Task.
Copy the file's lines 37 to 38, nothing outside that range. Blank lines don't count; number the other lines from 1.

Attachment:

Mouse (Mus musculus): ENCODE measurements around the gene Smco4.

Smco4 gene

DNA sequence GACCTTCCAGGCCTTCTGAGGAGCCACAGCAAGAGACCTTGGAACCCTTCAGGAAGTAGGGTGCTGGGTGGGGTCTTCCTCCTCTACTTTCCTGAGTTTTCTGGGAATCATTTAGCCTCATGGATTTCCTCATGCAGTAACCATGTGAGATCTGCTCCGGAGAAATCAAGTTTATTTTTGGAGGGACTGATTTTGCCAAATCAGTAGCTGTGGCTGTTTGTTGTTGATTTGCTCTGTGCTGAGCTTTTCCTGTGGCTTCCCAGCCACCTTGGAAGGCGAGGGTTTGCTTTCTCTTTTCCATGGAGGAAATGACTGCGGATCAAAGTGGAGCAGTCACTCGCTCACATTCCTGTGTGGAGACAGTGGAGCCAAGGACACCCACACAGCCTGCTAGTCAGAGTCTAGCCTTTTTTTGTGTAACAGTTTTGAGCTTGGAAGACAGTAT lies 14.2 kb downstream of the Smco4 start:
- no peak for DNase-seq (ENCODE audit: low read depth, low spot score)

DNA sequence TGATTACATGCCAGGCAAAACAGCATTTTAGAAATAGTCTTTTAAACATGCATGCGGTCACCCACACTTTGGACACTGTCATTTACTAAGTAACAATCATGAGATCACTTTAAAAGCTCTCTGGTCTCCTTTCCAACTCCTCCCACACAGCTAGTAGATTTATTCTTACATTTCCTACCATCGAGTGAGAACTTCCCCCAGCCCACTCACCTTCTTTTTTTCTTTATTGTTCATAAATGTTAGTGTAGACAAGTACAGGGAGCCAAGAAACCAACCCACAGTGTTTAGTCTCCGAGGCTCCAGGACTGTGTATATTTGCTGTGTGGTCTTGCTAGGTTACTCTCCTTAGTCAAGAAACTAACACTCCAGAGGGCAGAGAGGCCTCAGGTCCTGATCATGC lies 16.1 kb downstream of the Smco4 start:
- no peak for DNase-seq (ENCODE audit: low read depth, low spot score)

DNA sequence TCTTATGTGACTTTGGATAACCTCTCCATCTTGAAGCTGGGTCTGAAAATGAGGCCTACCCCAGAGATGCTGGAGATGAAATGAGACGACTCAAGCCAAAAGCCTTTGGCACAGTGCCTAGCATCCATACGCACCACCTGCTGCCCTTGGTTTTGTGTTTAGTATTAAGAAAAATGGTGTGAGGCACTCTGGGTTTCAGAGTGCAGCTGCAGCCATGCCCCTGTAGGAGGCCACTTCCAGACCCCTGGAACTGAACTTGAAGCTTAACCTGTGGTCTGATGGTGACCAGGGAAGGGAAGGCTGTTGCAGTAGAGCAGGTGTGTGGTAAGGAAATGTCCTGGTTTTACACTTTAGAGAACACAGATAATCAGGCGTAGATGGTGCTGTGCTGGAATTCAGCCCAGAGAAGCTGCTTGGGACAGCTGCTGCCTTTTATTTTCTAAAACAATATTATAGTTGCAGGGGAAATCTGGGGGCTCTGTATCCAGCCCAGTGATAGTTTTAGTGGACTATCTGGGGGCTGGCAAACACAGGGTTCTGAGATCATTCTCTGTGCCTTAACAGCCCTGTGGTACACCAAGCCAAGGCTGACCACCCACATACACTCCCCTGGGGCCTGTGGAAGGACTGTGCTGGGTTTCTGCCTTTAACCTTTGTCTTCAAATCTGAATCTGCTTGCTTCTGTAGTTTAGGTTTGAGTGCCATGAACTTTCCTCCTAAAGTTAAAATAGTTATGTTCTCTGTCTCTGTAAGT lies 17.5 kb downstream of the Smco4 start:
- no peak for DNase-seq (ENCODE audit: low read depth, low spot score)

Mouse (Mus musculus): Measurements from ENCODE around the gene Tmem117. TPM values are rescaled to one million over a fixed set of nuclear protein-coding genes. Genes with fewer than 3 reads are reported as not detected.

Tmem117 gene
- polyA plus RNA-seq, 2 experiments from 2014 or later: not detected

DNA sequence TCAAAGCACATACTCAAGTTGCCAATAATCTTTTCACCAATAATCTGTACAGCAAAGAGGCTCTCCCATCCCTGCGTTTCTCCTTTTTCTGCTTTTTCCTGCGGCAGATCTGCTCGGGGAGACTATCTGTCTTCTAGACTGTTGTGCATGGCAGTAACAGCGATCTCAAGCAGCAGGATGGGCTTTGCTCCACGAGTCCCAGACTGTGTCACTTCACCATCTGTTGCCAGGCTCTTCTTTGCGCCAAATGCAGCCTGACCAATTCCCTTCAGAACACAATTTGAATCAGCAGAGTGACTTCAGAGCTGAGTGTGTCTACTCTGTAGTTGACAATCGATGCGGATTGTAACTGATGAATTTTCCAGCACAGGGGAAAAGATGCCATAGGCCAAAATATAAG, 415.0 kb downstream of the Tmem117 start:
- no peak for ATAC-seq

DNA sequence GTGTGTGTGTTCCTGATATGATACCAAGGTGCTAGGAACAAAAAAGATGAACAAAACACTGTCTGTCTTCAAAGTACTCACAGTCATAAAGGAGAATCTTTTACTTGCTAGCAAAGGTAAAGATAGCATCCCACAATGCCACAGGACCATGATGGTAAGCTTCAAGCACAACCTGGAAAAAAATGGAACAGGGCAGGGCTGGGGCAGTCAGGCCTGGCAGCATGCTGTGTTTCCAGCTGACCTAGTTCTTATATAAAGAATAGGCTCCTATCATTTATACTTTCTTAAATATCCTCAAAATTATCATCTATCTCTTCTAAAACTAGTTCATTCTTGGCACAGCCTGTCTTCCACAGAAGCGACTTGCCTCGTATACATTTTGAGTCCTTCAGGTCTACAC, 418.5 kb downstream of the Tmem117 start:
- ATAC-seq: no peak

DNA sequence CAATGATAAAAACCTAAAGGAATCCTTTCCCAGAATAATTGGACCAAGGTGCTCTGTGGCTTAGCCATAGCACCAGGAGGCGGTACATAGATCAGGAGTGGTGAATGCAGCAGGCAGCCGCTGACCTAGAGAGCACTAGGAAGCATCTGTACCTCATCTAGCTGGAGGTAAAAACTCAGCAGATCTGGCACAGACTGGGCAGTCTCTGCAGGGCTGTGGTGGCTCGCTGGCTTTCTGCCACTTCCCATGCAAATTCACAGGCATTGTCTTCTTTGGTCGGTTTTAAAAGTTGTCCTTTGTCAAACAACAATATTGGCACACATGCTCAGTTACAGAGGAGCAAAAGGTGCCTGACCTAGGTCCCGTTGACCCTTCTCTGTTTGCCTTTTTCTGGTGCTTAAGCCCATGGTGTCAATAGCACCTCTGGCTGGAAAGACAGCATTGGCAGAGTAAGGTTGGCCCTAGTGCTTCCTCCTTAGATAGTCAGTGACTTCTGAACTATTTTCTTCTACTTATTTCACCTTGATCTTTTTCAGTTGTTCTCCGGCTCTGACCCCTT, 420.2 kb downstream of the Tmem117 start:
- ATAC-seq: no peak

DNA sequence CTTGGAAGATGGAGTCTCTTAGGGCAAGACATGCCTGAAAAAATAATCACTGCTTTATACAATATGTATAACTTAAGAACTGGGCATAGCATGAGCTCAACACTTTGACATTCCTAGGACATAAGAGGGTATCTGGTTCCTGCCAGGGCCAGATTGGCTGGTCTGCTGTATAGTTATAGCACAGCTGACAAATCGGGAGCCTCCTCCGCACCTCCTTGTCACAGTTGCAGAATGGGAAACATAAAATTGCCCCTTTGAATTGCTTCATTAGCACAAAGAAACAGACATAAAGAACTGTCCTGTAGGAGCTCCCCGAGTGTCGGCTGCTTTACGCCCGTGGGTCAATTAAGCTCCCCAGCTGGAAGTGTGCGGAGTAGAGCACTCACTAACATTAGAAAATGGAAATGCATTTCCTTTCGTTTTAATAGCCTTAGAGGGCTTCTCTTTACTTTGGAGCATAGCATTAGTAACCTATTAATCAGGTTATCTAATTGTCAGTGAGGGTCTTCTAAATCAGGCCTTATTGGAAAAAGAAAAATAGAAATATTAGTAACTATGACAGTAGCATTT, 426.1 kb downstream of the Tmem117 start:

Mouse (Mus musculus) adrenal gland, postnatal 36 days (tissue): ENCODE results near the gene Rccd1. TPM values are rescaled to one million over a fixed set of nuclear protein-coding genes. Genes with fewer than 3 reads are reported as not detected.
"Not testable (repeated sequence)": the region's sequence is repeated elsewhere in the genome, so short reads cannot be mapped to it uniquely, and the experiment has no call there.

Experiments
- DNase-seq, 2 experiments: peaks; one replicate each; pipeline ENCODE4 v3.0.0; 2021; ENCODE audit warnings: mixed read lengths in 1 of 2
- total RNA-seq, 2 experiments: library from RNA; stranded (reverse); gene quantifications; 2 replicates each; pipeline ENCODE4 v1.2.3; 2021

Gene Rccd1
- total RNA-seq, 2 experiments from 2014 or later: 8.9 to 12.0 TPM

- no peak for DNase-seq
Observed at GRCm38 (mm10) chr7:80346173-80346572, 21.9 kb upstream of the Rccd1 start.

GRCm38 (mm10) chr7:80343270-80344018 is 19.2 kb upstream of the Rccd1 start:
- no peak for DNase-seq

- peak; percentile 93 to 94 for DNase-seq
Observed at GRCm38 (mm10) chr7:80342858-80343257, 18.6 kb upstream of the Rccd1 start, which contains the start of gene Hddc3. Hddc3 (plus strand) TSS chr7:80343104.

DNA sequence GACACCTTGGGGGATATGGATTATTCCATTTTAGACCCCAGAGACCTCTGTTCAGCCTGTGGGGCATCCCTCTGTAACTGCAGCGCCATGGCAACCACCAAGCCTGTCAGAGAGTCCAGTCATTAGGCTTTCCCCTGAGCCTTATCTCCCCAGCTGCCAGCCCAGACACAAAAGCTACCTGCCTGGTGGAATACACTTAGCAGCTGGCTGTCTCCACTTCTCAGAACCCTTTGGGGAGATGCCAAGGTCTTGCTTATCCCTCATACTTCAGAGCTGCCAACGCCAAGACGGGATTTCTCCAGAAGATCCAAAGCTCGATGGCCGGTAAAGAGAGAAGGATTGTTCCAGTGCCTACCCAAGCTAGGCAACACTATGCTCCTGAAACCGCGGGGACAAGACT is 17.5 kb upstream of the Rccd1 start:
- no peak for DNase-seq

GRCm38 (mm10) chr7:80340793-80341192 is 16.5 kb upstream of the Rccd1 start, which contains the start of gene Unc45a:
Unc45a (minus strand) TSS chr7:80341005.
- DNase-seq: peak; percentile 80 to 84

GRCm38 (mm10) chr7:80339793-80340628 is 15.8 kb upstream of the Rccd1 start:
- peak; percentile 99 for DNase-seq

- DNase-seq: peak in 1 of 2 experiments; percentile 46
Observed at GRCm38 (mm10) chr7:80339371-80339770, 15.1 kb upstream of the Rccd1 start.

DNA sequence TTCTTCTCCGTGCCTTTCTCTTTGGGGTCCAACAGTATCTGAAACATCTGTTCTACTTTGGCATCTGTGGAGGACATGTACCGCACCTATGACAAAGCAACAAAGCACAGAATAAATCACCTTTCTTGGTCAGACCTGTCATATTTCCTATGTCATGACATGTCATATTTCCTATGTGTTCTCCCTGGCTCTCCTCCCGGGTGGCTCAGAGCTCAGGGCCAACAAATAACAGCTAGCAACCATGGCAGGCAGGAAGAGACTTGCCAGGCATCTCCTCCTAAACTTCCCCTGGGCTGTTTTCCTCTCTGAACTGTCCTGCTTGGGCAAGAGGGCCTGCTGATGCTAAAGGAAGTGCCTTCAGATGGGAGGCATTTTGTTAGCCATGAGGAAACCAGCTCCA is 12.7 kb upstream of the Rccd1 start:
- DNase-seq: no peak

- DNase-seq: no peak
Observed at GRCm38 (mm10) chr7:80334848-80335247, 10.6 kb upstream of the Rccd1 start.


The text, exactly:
GRCm38 (mm10) chr7:80339793-80340628 is 15.8 kb upstream of the Rccd1 start:
- peak; percentile 99 for DNase-seq